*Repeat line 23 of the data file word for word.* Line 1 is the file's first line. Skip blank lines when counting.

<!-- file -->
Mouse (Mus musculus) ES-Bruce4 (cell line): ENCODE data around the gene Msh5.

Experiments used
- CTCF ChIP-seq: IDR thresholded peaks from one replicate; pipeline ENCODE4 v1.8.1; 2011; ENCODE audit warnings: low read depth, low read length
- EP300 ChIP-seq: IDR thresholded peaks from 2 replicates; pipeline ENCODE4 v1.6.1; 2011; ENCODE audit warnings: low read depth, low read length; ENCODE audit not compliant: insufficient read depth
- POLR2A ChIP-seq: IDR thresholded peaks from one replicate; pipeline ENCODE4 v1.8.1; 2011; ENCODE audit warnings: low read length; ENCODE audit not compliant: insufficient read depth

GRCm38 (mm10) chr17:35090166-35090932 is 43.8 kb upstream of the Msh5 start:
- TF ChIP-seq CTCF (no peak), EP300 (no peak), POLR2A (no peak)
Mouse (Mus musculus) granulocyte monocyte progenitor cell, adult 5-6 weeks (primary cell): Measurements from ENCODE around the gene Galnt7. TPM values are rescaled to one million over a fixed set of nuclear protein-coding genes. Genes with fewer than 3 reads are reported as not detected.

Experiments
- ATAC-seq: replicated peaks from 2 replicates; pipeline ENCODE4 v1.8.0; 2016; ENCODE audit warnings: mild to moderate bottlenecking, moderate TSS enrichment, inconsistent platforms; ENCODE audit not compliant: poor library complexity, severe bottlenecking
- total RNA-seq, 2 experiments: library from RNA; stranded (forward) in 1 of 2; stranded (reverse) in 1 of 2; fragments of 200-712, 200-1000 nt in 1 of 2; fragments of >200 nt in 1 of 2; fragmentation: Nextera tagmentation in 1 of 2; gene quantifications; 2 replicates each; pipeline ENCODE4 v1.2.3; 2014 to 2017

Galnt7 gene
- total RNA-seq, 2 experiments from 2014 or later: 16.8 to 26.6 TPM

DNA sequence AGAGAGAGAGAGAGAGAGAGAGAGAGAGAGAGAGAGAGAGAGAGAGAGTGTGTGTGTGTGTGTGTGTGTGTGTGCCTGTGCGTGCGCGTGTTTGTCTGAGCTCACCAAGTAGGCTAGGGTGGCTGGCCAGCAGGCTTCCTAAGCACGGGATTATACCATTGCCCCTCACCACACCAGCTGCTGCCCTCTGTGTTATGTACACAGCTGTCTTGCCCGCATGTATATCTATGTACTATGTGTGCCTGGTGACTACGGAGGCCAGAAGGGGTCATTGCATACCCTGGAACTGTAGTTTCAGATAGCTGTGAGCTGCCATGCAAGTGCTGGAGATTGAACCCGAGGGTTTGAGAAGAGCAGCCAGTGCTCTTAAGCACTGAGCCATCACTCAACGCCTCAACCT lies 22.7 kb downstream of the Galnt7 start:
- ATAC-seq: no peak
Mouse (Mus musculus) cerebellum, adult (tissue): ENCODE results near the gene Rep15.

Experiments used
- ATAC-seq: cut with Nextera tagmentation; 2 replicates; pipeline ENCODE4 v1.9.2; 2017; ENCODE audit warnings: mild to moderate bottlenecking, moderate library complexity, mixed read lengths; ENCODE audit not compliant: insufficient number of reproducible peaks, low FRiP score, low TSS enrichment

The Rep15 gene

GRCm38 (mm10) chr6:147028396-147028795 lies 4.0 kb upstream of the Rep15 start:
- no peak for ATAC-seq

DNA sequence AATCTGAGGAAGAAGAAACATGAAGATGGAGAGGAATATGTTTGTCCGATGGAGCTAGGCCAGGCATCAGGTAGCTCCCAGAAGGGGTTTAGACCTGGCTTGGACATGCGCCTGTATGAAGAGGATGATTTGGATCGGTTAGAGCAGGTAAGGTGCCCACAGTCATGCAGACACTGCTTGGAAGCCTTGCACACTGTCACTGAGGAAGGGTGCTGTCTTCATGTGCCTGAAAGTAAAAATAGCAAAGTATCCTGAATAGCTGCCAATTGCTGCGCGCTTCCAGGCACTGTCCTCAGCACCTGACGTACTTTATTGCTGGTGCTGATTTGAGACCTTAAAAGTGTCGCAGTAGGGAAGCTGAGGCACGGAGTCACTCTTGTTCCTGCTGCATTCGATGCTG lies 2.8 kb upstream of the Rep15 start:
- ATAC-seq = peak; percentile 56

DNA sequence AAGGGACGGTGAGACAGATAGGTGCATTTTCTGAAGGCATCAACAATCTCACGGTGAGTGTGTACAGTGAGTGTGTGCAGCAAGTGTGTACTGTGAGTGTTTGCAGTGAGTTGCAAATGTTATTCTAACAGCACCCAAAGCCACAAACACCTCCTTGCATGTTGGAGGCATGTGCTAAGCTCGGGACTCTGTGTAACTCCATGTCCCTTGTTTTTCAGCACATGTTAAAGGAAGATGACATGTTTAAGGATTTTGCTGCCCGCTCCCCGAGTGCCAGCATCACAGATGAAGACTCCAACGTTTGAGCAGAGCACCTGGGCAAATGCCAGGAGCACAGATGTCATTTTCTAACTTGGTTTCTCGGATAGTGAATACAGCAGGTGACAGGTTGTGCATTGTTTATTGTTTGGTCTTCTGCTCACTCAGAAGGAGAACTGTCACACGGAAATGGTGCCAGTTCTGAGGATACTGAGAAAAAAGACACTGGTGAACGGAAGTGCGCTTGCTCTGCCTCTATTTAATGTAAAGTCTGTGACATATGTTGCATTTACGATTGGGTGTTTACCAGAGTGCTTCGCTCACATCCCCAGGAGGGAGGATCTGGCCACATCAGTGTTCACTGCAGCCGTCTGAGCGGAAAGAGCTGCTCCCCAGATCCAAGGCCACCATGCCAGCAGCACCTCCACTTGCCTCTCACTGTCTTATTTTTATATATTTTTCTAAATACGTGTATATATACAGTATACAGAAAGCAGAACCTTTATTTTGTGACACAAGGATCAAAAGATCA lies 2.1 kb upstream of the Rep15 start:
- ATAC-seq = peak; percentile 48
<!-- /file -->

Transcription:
- ATAC-seq = peak; percentile 56